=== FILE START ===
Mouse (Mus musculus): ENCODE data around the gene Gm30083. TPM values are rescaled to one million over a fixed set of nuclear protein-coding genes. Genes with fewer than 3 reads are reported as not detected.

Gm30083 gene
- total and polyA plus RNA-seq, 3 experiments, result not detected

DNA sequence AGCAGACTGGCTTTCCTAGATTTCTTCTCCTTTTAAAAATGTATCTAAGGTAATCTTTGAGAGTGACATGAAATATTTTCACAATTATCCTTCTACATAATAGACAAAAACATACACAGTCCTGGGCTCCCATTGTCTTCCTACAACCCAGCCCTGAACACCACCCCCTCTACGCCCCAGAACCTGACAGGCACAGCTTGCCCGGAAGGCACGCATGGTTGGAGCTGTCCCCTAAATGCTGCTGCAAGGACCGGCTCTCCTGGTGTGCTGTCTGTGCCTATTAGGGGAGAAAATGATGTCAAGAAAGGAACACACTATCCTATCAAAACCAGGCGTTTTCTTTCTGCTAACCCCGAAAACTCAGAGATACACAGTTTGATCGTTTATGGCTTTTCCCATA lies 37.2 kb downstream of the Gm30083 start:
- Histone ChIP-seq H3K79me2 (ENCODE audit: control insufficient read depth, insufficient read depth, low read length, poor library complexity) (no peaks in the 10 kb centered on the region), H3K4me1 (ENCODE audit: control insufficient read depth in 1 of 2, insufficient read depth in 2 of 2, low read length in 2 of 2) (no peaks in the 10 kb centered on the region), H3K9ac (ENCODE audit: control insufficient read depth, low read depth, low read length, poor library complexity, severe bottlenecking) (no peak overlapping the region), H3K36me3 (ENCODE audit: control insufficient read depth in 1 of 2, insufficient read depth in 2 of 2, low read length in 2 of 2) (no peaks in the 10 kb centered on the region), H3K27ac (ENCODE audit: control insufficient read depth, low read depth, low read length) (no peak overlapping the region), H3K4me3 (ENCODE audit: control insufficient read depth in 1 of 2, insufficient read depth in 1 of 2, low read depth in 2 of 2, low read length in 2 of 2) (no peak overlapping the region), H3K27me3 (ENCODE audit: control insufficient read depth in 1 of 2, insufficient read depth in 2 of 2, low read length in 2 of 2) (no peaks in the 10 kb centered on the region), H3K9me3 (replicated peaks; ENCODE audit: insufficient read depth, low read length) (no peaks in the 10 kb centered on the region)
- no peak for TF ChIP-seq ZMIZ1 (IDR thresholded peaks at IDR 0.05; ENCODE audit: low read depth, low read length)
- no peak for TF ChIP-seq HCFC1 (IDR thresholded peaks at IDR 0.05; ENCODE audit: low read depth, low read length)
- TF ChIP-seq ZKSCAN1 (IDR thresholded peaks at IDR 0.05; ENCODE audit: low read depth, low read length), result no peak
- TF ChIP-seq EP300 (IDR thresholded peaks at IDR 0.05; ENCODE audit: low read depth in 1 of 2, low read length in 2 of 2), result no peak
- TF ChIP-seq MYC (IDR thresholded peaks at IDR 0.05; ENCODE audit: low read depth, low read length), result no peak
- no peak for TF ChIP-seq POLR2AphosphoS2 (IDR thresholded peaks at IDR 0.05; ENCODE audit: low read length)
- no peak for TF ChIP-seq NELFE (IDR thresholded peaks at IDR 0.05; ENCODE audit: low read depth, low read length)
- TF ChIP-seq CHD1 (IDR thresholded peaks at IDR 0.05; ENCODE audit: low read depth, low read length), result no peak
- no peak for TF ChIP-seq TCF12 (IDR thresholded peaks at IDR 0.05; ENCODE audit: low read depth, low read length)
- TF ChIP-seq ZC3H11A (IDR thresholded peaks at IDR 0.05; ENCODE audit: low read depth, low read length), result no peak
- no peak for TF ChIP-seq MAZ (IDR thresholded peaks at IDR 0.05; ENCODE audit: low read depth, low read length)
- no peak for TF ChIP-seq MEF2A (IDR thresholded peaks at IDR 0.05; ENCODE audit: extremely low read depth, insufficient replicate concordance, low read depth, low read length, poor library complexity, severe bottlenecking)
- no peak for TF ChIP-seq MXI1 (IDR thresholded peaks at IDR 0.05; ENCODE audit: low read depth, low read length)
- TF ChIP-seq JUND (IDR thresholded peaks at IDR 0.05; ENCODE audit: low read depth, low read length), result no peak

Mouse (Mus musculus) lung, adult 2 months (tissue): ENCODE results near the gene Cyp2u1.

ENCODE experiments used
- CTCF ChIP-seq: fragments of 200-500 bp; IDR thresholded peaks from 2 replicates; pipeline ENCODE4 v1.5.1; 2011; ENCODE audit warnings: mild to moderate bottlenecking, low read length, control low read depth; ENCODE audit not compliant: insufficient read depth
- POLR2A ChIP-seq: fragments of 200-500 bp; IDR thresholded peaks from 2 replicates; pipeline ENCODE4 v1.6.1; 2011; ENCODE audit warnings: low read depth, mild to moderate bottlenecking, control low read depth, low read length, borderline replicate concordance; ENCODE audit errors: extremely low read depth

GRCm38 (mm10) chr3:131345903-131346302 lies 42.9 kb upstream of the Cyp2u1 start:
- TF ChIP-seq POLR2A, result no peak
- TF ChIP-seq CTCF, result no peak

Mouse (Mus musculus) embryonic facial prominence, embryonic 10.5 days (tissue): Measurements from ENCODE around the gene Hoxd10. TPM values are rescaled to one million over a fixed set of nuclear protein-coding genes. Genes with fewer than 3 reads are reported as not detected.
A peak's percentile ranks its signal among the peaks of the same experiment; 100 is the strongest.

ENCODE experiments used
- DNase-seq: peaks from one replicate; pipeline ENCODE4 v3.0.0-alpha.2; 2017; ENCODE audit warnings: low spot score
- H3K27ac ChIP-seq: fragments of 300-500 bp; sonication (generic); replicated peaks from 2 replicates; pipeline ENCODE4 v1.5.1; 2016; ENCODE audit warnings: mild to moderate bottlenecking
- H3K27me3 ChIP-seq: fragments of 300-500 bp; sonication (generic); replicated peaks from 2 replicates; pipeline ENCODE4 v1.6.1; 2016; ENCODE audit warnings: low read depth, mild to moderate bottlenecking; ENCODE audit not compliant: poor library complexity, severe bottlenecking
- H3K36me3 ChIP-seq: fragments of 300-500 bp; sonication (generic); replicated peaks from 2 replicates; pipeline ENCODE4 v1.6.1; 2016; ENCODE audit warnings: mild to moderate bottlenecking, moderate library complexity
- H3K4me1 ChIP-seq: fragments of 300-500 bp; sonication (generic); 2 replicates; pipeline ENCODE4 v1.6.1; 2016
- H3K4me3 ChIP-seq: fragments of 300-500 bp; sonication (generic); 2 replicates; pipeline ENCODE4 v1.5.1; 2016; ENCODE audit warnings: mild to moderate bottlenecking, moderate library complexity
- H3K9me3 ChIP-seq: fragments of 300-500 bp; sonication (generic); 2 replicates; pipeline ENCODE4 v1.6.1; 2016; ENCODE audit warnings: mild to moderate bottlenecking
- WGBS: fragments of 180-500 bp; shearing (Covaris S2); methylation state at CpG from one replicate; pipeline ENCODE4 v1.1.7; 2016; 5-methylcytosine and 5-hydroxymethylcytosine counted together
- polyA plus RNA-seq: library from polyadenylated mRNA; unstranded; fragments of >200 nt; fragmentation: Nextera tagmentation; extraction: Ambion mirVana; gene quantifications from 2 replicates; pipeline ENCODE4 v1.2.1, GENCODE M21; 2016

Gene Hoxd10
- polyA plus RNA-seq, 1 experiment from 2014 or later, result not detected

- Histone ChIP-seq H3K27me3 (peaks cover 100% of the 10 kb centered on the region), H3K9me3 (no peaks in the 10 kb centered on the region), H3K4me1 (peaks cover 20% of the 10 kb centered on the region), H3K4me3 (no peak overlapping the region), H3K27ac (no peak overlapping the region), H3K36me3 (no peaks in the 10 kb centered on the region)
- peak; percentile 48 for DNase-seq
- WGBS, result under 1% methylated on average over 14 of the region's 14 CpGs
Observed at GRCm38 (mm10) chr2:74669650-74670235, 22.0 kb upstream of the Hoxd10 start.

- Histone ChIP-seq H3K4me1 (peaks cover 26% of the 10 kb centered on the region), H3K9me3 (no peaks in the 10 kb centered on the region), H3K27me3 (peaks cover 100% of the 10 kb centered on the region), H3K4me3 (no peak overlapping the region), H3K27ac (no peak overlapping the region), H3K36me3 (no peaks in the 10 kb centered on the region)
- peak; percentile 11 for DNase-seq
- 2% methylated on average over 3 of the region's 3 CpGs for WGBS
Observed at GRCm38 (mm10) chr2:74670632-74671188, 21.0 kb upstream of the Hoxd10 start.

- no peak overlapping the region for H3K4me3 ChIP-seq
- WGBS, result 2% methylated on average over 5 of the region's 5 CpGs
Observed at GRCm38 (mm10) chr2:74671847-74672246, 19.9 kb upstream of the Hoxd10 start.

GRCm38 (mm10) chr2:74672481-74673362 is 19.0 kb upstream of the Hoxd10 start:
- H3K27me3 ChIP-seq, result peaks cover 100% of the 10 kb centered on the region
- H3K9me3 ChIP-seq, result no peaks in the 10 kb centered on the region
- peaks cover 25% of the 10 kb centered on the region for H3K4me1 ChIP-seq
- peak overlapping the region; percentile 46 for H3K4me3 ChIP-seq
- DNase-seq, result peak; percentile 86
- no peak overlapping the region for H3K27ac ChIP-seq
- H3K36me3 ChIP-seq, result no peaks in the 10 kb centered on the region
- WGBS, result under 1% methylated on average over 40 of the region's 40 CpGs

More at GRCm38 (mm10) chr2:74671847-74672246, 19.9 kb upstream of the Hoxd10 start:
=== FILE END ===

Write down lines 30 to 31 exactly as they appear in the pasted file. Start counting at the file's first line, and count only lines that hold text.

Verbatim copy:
- DNase-seq: peaks from one replicate; pipeline ENCODE4 v3.0.0-alpha.2; 2017; ENCODE audit warnings: low spot score
- H3K27ac ChIP-seq: fragments of 300-500 bp; sonication (generic); replicated peaks from 2 replicates; pipeline ENCODE4 v1.5.1; 2016; ENCODE audit warnings: mild to moderate bottlenecking